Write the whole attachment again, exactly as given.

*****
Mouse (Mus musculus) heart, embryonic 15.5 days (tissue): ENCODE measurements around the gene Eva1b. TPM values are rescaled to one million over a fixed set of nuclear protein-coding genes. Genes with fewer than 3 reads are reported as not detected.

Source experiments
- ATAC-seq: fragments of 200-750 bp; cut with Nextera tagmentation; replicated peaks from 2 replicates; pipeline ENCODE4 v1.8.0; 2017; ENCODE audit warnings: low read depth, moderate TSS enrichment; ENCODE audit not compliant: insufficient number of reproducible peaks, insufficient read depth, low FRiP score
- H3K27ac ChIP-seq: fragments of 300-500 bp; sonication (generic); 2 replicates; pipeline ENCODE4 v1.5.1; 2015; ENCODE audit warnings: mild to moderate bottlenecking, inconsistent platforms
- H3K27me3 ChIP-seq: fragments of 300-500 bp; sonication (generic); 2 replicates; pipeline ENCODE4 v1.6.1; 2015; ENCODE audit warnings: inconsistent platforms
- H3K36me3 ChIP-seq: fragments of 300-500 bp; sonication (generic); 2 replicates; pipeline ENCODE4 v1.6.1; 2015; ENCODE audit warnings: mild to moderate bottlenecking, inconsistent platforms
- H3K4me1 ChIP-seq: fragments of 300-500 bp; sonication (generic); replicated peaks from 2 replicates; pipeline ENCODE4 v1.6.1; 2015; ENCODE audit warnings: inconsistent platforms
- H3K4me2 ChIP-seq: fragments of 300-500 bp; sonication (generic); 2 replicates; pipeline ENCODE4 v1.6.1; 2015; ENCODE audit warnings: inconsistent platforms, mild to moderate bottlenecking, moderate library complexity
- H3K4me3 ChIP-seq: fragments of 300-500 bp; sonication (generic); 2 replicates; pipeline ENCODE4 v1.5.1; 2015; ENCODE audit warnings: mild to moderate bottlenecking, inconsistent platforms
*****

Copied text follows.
Mouse (Mus musculus) heart, embryonic 15.5 days (tissue): ENCODE measurements around the gene Eva1b. TPM values are rescaled to one million over a fixed set of nuclear protein-coding genes. Genes with fewer than 3 reads are reported as not detected.

Source experiments
- ATAC-seq: fragments of 200-750 bp; cut with Nextera tagmentation; replicated peaks from 2 replicates; pipeline ENCODE4 v1.8.0; 2017; ENCODE audit warnings: low read depth, moderate TSS enrichment; ENCODE audit not compliant: insufficient number of reproducible peaks, insufficient read depth, low FRiP score
- H3K27ac ChIP-seq: fragments of 300-500 bp; sonication (generic); 2 replicates; pipeline ENCODE4 v1.5.1; 2015; ENCODE audit warnings: mild to moderate bottlenecking, inconsistent platforms
- H3K27me3 ChIP-seq: fragments of 300-500 bp; sonication (generic); 2 replicates; pipeline ENCODE4 v1.6.1; 2015; ENCODE audit warnings: inconsistent platforms
- H3K36me3 ChIP-seq: fragments of 300-500 bp; sonication (generic); 2 replicates; pipeline ENCODE4 v1.6.1; 2015; ENCODE audit warnings: mild to moderate bottlenecking, inconsistent platforms
- H3K4me1 ChIP-seq: fragments of 300-500 bp; sonication (generic); replicated peaks from 2 replicates; pipeline ENCODE4 v1.6.1; 2015; ENCODE audit warnings: inconsistent platforms
- H3K4me2 ChIP-seq: fragments of 300-500 bp; sonication (generic); 2 replicates; pipeline ENCODE4 v1.6.1; 2015; ENCODE audit warnings: inconsistent platforms, mild to moderate bottlenecking, moderate library complexity
- H3K4me3 ChIP-seq: fragments of 300-500 bp; sonication (generic); 2 replicates; pipeline ENCODE4 v1.5.1; 2015; ENCODE audit warnings: mild to moderate bottlenecking, inconsistent platforms